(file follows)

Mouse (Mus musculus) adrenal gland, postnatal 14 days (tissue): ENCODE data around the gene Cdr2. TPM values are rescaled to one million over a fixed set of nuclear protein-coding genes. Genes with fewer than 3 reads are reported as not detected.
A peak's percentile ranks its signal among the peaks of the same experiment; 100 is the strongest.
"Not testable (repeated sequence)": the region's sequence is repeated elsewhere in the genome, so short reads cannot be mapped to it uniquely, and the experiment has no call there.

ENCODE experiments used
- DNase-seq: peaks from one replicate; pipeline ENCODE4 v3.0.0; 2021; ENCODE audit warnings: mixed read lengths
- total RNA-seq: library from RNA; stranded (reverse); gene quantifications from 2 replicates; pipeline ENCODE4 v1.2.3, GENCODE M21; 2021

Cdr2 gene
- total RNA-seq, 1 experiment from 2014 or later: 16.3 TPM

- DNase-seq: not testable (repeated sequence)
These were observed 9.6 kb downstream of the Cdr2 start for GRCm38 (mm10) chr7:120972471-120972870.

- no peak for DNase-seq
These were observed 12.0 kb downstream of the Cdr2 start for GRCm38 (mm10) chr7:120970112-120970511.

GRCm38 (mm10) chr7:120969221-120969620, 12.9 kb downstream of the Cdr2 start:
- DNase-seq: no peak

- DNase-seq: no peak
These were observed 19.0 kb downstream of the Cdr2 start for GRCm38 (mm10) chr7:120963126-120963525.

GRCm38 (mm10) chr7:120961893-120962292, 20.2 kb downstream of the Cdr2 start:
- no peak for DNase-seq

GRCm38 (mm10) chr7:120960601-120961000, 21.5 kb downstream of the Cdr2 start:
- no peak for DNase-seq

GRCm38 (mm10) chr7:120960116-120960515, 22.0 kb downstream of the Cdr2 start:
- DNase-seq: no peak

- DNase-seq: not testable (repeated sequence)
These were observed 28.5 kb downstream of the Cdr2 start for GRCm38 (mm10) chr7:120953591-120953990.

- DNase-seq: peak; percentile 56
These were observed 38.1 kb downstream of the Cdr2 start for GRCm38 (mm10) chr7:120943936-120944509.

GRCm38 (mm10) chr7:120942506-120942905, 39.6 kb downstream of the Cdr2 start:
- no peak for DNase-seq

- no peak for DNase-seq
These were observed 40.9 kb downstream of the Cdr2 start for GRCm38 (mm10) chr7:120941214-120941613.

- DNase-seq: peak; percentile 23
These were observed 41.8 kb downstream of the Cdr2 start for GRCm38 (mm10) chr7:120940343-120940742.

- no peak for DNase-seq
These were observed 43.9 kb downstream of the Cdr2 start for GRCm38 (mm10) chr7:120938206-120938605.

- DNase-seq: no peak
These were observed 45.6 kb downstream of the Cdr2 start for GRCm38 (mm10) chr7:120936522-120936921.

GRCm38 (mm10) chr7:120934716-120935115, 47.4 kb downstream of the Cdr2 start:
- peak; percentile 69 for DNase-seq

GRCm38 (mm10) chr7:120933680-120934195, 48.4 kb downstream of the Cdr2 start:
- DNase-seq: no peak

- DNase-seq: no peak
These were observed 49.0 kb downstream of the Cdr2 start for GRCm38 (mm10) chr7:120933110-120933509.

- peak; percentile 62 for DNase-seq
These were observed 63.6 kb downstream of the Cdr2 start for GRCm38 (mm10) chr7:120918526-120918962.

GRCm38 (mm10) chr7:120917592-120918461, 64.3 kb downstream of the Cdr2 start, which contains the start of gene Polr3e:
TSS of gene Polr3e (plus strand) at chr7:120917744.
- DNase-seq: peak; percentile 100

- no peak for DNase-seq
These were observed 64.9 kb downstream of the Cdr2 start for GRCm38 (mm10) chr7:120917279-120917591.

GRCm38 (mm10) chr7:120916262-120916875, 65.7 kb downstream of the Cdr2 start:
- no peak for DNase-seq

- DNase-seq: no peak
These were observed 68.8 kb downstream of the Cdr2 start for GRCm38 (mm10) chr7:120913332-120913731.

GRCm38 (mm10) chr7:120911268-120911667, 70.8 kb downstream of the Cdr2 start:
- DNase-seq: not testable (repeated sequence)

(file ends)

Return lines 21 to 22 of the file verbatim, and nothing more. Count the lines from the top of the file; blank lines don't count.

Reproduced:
GRCm38 (mm10) chr7:120960116-120960515, 22.0 kb downstream of the Cdr2 start:
- DNase-seq: no peak